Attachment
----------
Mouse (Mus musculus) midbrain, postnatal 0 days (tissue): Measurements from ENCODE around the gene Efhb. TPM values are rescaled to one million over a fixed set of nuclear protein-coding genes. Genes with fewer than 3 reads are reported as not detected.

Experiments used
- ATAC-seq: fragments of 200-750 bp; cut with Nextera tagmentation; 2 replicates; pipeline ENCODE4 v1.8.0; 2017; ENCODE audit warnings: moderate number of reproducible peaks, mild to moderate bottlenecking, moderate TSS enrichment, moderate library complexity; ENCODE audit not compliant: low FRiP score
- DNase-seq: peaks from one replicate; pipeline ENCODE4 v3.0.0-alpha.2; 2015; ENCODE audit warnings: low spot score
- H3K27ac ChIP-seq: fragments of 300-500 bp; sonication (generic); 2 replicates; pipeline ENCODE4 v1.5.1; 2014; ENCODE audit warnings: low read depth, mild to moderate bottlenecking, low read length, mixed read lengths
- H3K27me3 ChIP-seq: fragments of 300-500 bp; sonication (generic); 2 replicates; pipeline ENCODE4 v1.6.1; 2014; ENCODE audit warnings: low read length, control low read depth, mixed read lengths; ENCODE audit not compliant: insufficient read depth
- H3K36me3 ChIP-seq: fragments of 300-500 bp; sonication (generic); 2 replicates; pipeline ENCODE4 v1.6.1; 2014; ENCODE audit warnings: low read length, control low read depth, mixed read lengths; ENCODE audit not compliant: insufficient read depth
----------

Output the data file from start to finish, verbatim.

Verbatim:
Mouse (Mus musculus) midbrain, postnatal 0 days (tissue): Measurements from ENCODE around the gene Efhb. TPM values are rescaled to one million over a fixed set of nuclear protein-coding genes. Genes with fewer than 3 reads are reported as not detected.

Experiments used
- ATAC-seq: fragments of 200-750 bp; cut with Nextera tagmentation; 2 replicates; pipeline ENCODE4 v1.8.0; 2017; ENCODE audit warnings: moderate number of reproducible peaks, mild to moderate bottlenecking, moderate TSS enrichment, moderate library complexity; ENCODE audit not compliant: low FRiP score
- DNase-seq: peaks from one replicate; pipeline ENCODE4 v3.0.0-alpha.2; 2015; ENCODE audit warnings: low spot score
- H3K27ac ChIP-seq: fragments of 300-500 bp; sonication (generic); 2 replicates; pipeline ENCODE4 v1.5.1; 2014; ENCODE audit warnings: low read depth, mild to moderate bottlenecking, low read length, mixed read lengths
- H3K27me3 ChIP-seq: fragments of 300-500 bp; sonication (generic); 2 replicates; pipeline ENCODE4 v1.6.1; 2014; ENCODE audit warnings: low read length, control low read depth, mixed read lengths; ENCODE audit not compliant: insufficient read depth
- H3K36me3 ChIP-seq: fragments of 300-500 bp; sonication (generic); 2 replicates; pipeline ENCODE4 v1.6.1; 2014; ENCODE audit warnings: low read length, control low read depth, mixed read lengths; ENCODE audit not compliant: insufficient read depth